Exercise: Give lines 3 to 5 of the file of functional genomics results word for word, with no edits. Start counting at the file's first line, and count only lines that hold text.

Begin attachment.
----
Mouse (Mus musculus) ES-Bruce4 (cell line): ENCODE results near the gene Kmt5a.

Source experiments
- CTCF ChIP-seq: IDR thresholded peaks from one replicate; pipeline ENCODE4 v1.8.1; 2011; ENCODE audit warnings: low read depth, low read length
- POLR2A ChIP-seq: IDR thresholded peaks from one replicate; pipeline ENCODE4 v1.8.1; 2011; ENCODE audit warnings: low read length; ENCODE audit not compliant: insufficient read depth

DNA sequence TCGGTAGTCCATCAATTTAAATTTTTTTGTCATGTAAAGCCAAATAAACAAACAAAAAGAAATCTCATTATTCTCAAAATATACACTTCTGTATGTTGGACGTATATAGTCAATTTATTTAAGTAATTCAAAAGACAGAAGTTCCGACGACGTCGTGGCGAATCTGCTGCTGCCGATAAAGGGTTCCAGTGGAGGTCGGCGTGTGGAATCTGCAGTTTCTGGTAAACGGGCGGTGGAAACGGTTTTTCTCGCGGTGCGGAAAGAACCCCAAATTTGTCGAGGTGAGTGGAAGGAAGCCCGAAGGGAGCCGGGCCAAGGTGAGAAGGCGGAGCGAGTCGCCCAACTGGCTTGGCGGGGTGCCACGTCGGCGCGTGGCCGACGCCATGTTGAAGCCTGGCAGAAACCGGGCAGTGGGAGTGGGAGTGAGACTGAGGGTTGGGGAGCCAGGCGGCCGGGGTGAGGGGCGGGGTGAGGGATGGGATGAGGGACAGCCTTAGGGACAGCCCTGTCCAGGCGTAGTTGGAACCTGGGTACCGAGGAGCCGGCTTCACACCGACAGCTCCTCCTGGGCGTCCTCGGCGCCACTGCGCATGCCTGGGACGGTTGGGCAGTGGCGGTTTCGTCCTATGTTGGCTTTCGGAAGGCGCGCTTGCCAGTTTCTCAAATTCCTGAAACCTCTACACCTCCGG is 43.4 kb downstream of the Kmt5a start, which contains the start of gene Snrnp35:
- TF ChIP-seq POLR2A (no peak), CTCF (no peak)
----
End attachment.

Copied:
- CTCF ChIP-seq: IDR thresholded peaks from one replicate; pipeline ENCODE4 v1.8.1; 2011; ENCODE audit warnings: low read depth, low read length
- POLR2A ChIP-seq: IDR thresholded peaks from one replicate; pipeline ENCODE4 v1.8.1; 2011; ENCODE audit warnings: low read length; ENCODE audit not compliant: insufficient read depth

DNA sequence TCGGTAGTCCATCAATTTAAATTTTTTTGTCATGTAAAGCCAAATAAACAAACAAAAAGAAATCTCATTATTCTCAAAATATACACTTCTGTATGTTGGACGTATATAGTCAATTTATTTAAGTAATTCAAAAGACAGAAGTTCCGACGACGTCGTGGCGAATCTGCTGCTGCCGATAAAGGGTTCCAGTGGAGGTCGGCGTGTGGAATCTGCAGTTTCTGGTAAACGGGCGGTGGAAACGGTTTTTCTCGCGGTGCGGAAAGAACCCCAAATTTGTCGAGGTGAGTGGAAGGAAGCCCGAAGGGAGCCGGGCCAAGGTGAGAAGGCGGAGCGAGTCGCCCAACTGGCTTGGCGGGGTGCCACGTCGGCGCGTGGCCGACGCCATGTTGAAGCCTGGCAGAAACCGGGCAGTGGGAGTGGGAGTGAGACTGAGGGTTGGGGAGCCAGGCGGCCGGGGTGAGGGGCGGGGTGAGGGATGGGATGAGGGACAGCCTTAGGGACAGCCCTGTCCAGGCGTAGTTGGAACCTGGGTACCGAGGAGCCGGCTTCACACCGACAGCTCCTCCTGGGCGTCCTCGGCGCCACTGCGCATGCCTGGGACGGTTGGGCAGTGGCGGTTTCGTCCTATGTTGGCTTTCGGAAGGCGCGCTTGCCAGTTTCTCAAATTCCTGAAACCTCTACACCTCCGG is 43.4 kb downstream of the Kmt5a start, which contains the start of gene Snrnp35: